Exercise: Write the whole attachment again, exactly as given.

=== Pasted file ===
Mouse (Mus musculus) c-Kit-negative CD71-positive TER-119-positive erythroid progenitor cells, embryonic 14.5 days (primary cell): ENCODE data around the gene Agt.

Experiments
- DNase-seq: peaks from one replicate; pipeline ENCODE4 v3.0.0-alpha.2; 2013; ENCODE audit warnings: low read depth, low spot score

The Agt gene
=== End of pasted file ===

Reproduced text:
Mouse (Mus musculus) c-Kit-negative CD71-positive TER-119-positive erythroid progenitor cells, embryonic 14.5 days (primary cell): ENCODE data around the gene Agt.

Experiments
- DNase-seq: peaks from one replicate; pipeline ENCODE4 v3.0.0-alpha.2; 2013; ENCODE audit warnings: low read depth, low spot score

The Agt gene